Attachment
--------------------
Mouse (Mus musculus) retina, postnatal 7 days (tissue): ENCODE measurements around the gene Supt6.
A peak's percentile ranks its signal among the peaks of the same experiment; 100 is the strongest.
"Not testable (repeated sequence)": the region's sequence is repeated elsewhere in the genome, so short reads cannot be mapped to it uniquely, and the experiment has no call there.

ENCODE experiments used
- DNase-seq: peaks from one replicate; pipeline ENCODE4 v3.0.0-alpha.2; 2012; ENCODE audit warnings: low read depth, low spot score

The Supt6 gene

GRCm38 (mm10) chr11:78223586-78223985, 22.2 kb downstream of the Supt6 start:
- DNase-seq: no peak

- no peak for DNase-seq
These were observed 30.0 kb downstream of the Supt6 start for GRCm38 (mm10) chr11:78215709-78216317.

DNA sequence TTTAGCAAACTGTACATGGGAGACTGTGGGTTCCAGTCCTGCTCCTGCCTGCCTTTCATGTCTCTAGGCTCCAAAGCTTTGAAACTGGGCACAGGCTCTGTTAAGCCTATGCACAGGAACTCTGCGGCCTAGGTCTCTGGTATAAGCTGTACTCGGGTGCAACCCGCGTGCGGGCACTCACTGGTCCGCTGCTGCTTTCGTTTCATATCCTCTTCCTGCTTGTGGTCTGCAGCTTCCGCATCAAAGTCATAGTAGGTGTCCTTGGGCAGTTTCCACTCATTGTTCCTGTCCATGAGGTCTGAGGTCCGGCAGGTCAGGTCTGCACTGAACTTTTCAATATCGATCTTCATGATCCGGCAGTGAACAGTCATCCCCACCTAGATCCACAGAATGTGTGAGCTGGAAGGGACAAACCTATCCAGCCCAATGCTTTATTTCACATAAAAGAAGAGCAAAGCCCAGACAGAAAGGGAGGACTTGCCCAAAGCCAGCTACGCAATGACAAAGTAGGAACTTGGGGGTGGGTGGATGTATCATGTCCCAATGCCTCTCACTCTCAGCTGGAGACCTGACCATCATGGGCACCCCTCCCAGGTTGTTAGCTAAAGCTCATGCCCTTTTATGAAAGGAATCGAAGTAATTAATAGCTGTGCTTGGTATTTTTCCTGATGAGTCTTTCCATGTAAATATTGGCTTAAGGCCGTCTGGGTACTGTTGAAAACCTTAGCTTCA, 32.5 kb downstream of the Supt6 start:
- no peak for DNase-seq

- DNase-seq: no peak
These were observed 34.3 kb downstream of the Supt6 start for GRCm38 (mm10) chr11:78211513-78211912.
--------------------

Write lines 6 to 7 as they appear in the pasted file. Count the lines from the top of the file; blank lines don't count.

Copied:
The Supt6 gene

GRCm38 (mm10) chr11:78223586-78223985, 22.2 kb downstream of the Supt6 start: